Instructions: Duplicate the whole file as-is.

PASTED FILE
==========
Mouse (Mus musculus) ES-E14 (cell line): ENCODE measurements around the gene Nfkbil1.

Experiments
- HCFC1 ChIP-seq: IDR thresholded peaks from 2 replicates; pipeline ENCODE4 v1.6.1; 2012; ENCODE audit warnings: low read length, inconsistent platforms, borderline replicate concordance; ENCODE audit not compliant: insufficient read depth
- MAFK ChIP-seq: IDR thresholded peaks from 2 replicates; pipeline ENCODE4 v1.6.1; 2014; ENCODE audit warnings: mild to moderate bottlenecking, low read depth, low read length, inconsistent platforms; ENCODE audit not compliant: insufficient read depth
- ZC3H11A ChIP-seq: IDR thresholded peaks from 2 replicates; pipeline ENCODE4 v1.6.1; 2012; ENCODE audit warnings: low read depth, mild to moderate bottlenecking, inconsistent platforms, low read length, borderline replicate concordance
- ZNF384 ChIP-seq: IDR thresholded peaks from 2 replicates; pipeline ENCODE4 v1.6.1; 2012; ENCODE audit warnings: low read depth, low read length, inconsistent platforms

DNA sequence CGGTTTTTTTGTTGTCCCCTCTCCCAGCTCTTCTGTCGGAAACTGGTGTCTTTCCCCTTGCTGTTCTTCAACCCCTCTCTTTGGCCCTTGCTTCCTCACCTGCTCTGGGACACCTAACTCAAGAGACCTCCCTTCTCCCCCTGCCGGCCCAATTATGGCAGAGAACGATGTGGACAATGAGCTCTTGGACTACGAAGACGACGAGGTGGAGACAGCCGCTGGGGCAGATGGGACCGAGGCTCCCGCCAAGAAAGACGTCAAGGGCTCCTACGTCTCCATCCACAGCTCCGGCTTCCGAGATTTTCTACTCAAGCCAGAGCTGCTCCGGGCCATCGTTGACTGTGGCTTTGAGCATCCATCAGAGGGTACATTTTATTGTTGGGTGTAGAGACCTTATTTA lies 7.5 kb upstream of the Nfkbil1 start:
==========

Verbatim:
Mouse (Mus musculus) ES-E14 (cell line): ENCODE measurements around the gene Nfkbil1.

Experiments
- HCFC1 ChIP-seq: IDR thresholded peaks from 2 replicates; pipeline ENCODE4 v1.6.1; 2012; ENCODE audit warnings: low read length, inconsistent platforms, borderline replicate concordance; ENCODE audit not compliant: insufficient read depth
- MAFK ChIP-seq: IDR thresholded peaks from 2 replicates; pipeline ENCODE4 v1.6.1; 2014; ENCODE audit warnings: mild to moderate bottlenecking, low read depth, low read length, inconsistent platforms; ENCODE audit not compliant: insufficient read depth
- ZC3H11A ChIP-seq: IDR thresholded peaks from 2 replicates; pipeline ENCODE4 v1.6.1; 2012; ENCODE audit warnings: low read depth, mild to moderate bottlenecking, inconsistent platforms, low read length, borderline replicate concordance
- ZNF384 ChIP-seq: IDR thresholded peaks from 2 replicates; pipeline ENCODE4 v1.6.1; 2012; ENCODE audit warnings: low read depth, low read length, inconsistent platforms

DNA sequence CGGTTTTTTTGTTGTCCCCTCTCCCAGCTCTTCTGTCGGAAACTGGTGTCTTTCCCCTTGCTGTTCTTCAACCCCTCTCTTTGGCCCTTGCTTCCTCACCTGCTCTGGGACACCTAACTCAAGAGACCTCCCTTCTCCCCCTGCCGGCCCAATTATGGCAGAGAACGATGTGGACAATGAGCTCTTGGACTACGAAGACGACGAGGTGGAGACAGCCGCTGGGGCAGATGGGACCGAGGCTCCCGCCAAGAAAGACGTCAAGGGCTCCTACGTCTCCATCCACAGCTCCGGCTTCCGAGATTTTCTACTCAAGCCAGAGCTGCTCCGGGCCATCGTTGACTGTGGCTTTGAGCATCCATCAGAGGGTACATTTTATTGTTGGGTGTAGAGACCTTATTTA lies 7.5 kb upstream of the Nfkbil1 start: